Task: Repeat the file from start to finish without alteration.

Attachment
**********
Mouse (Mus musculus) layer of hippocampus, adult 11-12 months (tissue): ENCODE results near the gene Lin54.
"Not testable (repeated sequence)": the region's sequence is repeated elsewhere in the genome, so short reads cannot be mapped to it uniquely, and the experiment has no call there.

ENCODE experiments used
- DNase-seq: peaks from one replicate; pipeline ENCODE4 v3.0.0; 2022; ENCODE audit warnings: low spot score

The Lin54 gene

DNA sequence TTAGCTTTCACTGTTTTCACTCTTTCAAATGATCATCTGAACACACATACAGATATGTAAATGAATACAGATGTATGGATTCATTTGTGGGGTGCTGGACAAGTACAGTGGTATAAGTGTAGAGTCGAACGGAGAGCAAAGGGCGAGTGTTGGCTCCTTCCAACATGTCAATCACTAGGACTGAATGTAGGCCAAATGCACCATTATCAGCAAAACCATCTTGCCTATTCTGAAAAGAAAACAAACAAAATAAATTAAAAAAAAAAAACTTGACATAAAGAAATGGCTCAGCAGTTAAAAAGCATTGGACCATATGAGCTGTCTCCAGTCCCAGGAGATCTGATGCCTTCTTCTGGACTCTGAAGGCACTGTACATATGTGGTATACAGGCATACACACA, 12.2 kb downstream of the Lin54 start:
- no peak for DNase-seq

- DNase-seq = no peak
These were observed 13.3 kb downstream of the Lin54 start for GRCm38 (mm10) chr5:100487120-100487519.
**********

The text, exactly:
Mouse (Mus musculus) layer of hippocampus, adult 11-12 months (tissue): ENCODE results near the gene Lin54.
"Not testable (repeated sequence)": the region's sequence is repeated elsewhere in the genome, so short reads cannot be mapped to it uniquely, and the experiment has no call there.

ENCODE experiments used
- DNase-seq: peaks from one replicate; pipeline ENCODE4 v3.0.0; 2022; ENCODE audit warnings: low spot score

The Lin54 gene

DNA sequence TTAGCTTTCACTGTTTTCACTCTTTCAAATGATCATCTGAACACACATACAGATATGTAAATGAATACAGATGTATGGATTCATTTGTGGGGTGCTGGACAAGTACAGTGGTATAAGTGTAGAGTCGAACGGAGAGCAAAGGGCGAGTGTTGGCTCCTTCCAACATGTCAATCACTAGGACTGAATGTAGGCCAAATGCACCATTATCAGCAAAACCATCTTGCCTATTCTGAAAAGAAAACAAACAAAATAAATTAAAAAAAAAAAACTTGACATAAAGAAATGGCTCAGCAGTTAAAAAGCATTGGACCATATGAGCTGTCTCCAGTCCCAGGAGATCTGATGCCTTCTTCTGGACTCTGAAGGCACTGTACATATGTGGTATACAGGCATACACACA, 12.2 kb downstream of the Lin54 start:
- no peak for DNase-seq

- DNase-seq = no peak
These were observed 13.3 kb downstream of the Lin54 start for GRCm38 (mm10) chr5:100487120-100487519.